Novel combination regimen for AMD shows favorable safety

April 1, 2010

Preliminary results from a phase 1 safety and tolerability study show no dose-limiting toxicity so far in patients treated with intravitreal injections of volociximab in combination with anti-VEGF therapy for neovascular age-related macular degeneration.

Volociximab is a chimeric monoclonal antibody that blocks the binding of the transmembrane receptor, α5β1 integrin, to its natural ligand, fibronectin. Potential limitations of monotherapy anti-VEGF strategies include persistent inflammation and continued proangiogenic signals via other growth factors besides VEGF.

The binding of endothelial integrin α5β1 to fibronectin plays a key role in the process of neovascularization by providing cell survival signals independent of VEGF and other proangiogenic factors. Interference of these downstream signals may reduce endothelial cell survival.

Interaction between activated and proliferating endothelial cells with extracellular matrix proteins via the α5β1 integrin-mediated mechanism regulates multiple key endothelial cellular processes involved in angiogenesis. Expression of α5β1 integrin is specifically up-regulated on the surface of the activated vascular endothelial cell after initiation of the angiogenesis cascade where it binds fibronectin, leading to endothelial cell proliferation and migration. By inhibiting binding between, α5β1 integrin and fibronectin, volociximab promotes apoptosis of the activated endothelial cell and inhibits angiogenesis.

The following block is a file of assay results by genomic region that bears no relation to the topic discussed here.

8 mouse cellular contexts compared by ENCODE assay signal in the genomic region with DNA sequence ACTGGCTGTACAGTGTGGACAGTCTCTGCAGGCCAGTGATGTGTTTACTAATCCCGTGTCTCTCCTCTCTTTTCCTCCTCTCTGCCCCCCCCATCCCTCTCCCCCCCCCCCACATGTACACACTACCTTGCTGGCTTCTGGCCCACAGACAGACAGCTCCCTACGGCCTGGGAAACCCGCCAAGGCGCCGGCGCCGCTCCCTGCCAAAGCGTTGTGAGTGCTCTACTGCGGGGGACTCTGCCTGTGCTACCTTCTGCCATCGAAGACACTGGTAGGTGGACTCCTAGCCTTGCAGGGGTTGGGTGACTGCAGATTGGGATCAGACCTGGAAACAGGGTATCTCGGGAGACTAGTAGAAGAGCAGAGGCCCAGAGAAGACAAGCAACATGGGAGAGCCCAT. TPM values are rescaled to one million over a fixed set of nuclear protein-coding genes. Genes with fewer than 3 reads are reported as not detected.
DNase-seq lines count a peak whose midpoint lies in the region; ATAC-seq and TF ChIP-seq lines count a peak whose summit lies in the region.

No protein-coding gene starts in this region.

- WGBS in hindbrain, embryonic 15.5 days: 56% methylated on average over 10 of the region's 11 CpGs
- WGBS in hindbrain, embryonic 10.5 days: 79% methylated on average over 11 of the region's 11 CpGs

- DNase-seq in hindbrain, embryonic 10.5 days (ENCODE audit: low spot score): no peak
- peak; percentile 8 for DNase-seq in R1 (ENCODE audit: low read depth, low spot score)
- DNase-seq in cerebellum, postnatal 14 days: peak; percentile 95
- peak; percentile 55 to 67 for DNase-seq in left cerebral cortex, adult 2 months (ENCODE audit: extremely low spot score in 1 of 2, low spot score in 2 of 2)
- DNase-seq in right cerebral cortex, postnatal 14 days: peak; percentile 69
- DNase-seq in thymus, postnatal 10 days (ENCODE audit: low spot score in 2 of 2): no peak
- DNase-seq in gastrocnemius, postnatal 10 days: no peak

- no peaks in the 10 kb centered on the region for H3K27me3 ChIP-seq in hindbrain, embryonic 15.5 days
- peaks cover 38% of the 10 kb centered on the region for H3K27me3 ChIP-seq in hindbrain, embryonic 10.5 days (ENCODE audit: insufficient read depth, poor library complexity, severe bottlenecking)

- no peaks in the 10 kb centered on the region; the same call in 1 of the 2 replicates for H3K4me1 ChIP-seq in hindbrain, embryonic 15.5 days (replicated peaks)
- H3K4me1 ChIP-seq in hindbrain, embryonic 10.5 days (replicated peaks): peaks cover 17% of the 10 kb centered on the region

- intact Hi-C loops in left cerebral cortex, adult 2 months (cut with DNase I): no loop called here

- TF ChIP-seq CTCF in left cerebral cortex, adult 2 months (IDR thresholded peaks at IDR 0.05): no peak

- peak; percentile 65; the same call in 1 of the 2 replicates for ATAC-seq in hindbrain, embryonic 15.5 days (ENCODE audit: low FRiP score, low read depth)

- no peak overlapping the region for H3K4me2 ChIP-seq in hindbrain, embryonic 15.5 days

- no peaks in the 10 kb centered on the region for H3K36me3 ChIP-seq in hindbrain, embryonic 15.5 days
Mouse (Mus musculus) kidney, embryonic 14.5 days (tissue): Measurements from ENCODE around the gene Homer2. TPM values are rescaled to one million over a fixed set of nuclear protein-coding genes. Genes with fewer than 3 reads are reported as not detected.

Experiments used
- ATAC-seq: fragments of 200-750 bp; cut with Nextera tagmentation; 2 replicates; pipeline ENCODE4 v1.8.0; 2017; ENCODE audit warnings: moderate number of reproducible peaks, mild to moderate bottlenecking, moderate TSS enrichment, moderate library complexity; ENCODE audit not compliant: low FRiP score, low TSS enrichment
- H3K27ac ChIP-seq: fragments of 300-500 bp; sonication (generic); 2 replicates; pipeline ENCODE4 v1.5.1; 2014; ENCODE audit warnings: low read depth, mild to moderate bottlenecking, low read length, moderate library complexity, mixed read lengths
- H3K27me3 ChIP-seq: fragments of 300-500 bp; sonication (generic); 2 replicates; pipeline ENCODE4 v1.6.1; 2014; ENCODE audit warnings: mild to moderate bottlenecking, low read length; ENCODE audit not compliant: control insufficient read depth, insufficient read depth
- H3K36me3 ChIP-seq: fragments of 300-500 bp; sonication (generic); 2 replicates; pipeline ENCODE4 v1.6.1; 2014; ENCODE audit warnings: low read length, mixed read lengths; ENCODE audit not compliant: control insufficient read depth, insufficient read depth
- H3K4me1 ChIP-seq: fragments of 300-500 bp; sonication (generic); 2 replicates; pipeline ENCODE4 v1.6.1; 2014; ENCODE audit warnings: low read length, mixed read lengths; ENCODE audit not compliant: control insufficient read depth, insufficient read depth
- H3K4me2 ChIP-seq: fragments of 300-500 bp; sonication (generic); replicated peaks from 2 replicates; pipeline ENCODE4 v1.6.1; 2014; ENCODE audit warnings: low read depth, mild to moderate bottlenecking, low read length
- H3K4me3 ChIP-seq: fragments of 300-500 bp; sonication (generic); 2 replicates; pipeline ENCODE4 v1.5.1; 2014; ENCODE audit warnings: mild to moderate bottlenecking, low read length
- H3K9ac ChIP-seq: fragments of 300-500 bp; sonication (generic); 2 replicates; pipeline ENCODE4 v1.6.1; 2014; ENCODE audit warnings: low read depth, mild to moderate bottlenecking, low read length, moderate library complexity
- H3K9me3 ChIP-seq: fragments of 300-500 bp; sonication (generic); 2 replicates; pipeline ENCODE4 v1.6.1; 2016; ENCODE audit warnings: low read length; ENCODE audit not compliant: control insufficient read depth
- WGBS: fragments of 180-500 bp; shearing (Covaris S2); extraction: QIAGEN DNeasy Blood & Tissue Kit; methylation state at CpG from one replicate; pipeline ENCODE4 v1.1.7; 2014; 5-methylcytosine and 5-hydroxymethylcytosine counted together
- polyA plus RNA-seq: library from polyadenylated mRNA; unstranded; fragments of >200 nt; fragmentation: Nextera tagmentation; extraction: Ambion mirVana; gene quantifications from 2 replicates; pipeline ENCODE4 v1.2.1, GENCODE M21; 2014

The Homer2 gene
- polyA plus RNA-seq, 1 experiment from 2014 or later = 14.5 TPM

"There is a huge portfolio of preclinical research showing that α5β1 is required for normal development of vascularization and demonstrating activity of volociximab for inhibiting new vessel growth independent of the inducing growth factor pathway," Dr. Kuppermann said. "Investigational new drug-enabling studies and this phase I study are underway with volociximab, and, so far, show no dose-limiting toxicity."

The preclinical studies include research showing that volociximab blocks human umbilical vein endothelial cell tube formation with high specificity, which is independent of the growth factor stimulus.

"The latter is a key message," he said. "Volociximab effectively inhibits tube formation whether induced by VEGF or other mediators of angiogenesis, such as basic fibroblast growth factor (bFGF), IL-1, and IL-8."

Volociximab also has been shown to induce apoptosis of endothelial cells and to block bFGF-induced angiogenesis in the chick chorioallantoic membrane model.

In addition, it has been shown to promote regression of new vessel growth in models of pathologic tumor angiogenesis and to inhibit vessel growth in cynomolgus monkey and rabbit models of ocular neovascularization.

"Volociximab has also been well tolerated in these animal studies," Dr. Kuppermann added.